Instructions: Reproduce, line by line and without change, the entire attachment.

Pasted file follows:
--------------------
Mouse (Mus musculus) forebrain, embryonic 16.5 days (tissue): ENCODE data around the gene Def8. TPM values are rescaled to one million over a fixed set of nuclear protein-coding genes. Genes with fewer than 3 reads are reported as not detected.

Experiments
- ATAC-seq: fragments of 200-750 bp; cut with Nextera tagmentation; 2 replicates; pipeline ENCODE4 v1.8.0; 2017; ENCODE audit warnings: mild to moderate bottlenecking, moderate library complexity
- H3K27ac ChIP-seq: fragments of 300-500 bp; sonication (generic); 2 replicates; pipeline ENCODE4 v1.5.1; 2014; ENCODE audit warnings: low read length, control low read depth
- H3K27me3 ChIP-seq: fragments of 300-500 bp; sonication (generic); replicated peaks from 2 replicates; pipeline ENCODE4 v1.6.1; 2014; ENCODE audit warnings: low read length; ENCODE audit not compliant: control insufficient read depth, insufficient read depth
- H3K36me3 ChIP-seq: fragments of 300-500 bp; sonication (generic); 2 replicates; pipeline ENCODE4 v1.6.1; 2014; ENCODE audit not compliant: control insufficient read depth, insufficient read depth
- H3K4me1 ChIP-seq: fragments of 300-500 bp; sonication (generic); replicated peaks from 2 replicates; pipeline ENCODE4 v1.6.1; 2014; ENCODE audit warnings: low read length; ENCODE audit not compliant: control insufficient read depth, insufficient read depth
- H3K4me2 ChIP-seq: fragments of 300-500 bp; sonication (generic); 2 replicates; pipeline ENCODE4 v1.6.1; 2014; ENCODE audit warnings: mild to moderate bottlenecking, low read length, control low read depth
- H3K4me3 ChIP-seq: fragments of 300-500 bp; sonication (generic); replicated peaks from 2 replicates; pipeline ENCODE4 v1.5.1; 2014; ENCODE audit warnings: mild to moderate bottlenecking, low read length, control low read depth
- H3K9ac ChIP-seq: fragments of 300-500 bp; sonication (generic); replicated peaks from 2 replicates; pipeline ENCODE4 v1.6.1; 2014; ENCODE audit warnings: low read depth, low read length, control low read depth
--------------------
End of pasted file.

Mouse (Mus musculus) forebrain, embryonic 16.5 days (tissue): ENCODE data around the gene Def8. TPM values are rescaled to one million over a fixed set of nuclear protein-coding genes. Genes with fewer than 3 reads are reported as not detected.

Experiments
- ATAC-seq: fragments of 200-750 bp; cut with Nextera tagmentation; 2 replicates; pipeline ENCODE4 v1.8.0; 2017; ENCODE audit warnings: mild to moderate bottlenecking, moderate library complexity
- H3K27ac ChIP-seq: fragments of 300-500 bp; sonication (generic); 2 replicates; pipeline ENCODE4 v1.5.1; 2014; ENCODE audit warnings: low read length, control low read depth
- H3K27me3 ChIP-seq: fragments of 300-500 bp; sonication (generic); replicated peaks from 2 replicates; pipeline ENCODE4 v1.6.1; 2014; ENCODE audit warnings: low read length; ENCODE audit not compliant: control insufficient read depth, insufficient read depth
- H3K36me3 ChIP-seq: fragments of 300-500 bp; sonication (generic); 2 replicates; pipeline ENCODE4 v1.6.1; 2014; ENCODE audit not compliant: control insufficient read depth, insufficient read depth
- H3K4me1 ChIP-seq: fragments of 300-500 bp; sonication (generic); replicated peaks from 2 replicates; pipeline ENCODE4 v1.6.1; 2014; ENCODE audit warnings: low read length; ENCODE audit not compliant: control insufficient read depth, insufficient read depth
- H3K4me2 ChIP-seq: fragments of 300-500 bp; sonication (generic); 2 replicates; pipeline ENCODE4 v1.6.1; 2014; ENCODE audit warnings: mild to moderate bottlenecking, low read length, control low read depth
- H3K4me3 ChIP-seq: fragments of 300-500 bp; sonication (generic); replicated peaks from 2 replicates; pipeline ENCODE4 v1.5.1; 2014; ENCODE audit warnings: mild to moderate bottlenecking, low read length, control low read depth
- H3K9ac ChIP-seq: fragments of 300-500 bp; sonication (generic); replicated peaks from 2 replicates; pipeline ENCODE4 v1.6.1; 2014; ENCODE audit warnings: low read depth, low read length, control low read depth